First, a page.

Cathy at Reflect and Refine and Mandy at Enjoy and Embrace Learning began this special event in 2010, after having a discussion stemming from this question: If you were stranded on an island and had to teach, what 10 picture books would you hope to have in your bag?
I participated in Picture Book 10 for 10 in 2010 and 2012. In my previous lists I chose a variety of picture books that I would want to have in my bag (with many on my 2010 list remaining constant). This year, I decided to only place nonfiction picture books on my list. Of course, then I took a look at Mandy’s and Cathy’s blogs and realized that somehow, I missed the Nonfiction 10 for 10 that they began in February of this year. How that happened, I’m not sure. However, I’ll go ahead with my list of nonfiction here and maybe I’ll join in with another ten for Nonfiction 10 for 10 in 2014!
Here is a list of the 10 nonfiction pictures books I would hope to have in my bag (in no particular order):
A picture book based on the life of Tony Sarg, the man behind the Macy’s Thanksgiving Day parade.
Lesson Idea: This is a great mentor text for biographies and narrative nonfiction.
Brothers at Bat: The True Story of an Amazing All-Brother Baseball Team by Audrey Vernick
According to the National Baseball Hall of Fame, from the 1860′s until the 1940′s, there were twenty-nine baseball teams made up entirely of brothers. The Acerras played longer than any other. This is their story.
Lesson Idea: Another great mentor text for biographies and narrative nonfiction.
Fireboat: The Heroic Adventures of the John J. Harvey by Maira Kalman
The John J. Harvey fireboat was the largest, fastest, shiniest fireboat of its time, but by 1995, the city didn’t need old fireboats anymore. So the Harvey retired, until a group of friends decided to save it from the scrap heap. Then, one sunny September day in 2001, something so horrible happened that the whole world shook. And a call came from the fire department, asking if the Harvey could battle the roaring flames.
Why I Chose it: I love the story of John J. Harvey and how he was taken out of retirement during our country’s most horrific attack.
Pop! The Invention of Bubble Gum by Meghan McCarthy
Pop!: The Invention of Bubble Gum follows Walter Diemer’s attempts and eventual success of the invention of Dubble Bubble bubble gum. The pictures are bright and colorful and full of gumballs. The back of the book has a nice layout of further information about Walter Diemer and the history of gum.
Lesson Idea: This is a great mentor text to use as a model for nonfiction organization. Students could replicate McCarthy’s style using another topic or to write a biography.
Ruth and the Green Book by Calvin Alexander Ramsey
In the 1950′s Ruth and her family took a road trip from Chicago to Alabama to visit her grandmother. Along the way, they met with resistance from business owners who did not want to serve African Americans. When Ruth learns about The Negro Motorist Green Book, a book created to inform African Americans of African-American friendly establishments, her family uses it to meet new friends on their way.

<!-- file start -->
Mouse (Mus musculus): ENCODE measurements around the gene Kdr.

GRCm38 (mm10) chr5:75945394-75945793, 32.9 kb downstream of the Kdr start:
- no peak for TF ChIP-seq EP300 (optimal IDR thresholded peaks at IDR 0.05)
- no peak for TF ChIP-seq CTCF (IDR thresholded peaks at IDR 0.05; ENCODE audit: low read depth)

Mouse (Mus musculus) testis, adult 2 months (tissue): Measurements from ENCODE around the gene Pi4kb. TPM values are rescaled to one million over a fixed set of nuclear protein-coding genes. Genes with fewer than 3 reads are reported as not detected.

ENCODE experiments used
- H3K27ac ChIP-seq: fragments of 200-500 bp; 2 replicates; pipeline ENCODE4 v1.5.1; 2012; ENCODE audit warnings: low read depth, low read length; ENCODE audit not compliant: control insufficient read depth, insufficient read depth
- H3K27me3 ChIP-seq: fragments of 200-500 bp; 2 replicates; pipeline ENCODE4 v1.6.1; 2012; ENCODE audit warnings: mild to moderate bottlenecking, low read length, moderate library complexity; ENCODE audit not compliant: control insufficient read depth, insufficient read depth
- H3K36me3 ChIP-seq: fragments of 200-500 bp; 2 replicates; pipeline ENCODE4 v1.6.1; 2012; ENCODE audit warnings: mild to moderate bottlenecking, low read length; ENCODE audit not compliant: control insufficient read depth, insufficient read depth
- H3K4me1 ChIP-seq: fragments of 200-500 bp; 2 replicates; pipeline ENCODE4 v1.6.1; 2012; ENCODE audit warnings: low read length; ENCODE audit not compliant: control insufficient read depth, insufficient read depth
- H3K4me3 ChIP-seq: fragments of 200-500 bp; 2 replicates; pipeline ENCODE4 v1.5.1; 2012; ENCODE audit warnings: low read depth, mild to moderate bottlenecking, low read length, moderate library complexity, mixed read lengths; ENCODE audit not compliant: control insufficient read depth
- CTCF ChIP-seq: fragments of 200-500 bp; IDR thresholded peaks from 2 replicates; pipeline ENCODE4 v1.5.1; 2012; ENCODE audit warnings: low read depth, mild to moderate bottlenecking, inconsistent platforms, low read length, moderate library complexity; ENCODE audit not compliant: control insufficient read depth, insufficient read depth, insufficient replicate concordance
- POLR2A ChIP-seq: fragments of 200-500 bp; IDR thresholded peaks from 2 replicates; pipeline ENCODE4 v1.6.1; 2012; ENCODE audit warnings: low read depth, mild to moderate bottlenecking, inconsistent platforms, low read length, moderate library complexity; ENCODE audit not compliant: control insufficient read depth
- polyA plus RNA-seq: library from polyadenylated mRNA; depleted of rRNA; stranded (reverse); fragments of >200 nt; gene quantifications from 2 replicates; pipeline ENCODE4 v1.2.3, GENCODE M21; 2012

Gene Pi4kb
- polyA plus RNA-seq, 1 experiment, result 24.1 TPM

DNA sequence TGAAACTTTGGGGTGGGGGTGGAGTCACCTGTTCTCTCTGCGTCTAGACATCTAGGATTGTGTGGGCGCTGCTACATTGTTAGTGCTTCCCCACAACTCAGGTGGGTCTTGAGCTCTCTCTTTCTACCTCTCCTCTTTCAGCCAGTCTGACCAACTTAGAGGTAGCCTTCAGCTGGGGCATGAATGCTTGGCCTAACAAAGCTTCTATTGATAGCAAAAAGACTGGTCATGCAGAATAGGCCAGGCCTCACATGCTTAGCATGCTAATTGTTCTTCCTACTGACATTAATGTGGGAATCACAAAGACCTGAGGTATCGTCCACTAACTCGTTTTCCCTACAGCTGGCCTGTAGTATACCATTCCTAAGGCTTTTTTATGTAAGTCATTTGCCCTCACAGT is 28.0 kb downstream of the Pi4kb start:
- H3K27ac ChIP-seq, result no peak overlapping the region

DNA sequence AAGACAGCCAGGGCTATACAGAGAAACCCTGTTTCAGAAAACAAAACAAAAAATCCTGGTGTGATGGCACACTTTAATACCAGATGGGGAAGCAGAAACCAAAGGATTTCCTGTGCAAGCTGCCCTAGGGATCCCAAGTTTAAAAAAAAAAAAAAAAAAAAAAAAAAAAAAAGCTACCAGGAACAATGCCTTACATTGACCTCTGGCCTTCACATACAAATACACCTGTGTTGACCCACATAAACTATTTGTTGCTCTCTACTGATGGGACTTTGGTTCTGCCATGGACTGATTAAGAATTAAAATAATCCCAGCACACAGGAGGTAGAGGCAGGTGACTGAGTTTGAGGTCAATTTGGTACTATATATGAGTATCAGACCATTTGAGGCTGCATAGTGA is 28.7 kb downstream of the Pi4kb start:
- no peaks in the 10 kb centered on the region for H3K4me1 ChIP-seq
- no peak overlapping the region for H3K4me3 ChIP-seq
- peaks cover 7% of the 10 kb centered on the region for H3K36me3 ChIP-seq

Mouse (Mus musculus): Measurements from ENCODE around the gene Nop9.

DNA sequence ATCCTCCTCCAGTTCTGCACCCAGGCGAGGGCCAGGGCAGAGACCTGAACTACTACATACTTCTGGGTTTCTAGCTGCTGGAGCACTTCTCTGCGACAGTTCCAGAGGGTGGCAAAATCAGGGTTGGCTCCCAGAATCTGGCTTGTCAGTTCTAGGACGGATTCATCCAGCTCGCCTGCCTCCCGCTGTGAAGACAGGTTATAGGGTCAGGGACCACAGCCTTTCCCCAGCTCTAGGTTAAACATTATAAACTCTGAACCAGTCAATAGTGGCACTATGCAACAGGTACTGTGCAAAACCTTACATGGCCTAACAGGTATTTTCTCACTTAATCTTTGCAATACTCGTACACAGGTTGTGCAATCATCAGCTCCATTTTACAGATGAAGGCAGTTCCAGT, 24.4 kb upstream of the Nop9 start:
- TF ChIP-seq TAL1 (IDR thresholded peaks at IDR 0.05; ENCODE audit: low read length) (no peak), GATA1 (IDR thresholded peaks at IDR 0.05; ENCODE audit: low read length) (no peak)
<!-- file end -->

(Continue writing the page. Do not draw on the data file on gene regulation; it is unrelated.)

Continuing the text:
Lesson Idea: This is a great book to tie primary sources into. You can still find examples of parts of the Green Book online.
Sit In: How Four Friends Stood Up by Sitting Down by Andrea Pinkney
It was February 1, 1960. They didn’t need menus. Their order was simple. A doughnut and coffee, with cream on the side. The story of the sit-in at Woolworth’s during the WHITES ONLY edict of the era is poignantly told through this picture book.
Lesson Idea: Use this as a model for students to write their own historically based picture book, based on an event they study.
Noah Webster and His Words by Jeri Chase Ferris
From the beginning, Noah Webster knew he didn’t want to be a farmer like the rest of his family. He wanted to be a SCHOLAR. This is the story of how he made his dream come true.
Lesson Idea: Another great biography mentor text, but also a great mentor when teaching word choice.
Two Bobbies: A True Story of Hurricane Katrina, Friendship, and Survival is the true story of Hurricane Katrina, friendship, and survival. . . of a dog and cat. Bobbi and Bob Cat are left behind when the hurricane hits. Never leaving each other’s sides, they overcome many obstacles, living on the streets of New Orleans for four months before being rescued. With a surprise twist, this is a true tale of the power of friendship.
Lesson Idea: This is a great book to use at the beginning of the year to begin building a community in the classroom.
Side note: I read this book a while ago. Until I went back and chose this book and looked at the author again, I didn’t realize that it was Kirby Larson! As in, Kirby Larson, author of Hattie Big Sky and Hattie Ever After!
You Forgot Your Skirt, Amelia Bloomer by Shana Corey
A true story about the 19th-century women’s rights activist Amelia Bloomer. A note at the end provides horrifying and fascinating information about women’s restrictive clothing (corsets sometimes displaced internal organs!) and the dress reform that Amelia Bloomer spearheaded.
Why I Chose it: There are so many wonderful new picture book biographies out now, and this is one of them. Another great example of narrative nonfiction.
Nelson Mandela by Kadir Nelson
Beautifully painted. Inspirational. This is the story of Nelson Mandela, a global icon. In Nelson’s typical poetic verse and gorgeous paintings, he shares the story of a young Mandela’s determination to change South Africa.
Lesson Idea: A mentor text for civil rights and another fantastic biography. This book is a beautiful rendition of Mandela’s younger life. I’m in awe of Kadir Nelson’s talent!
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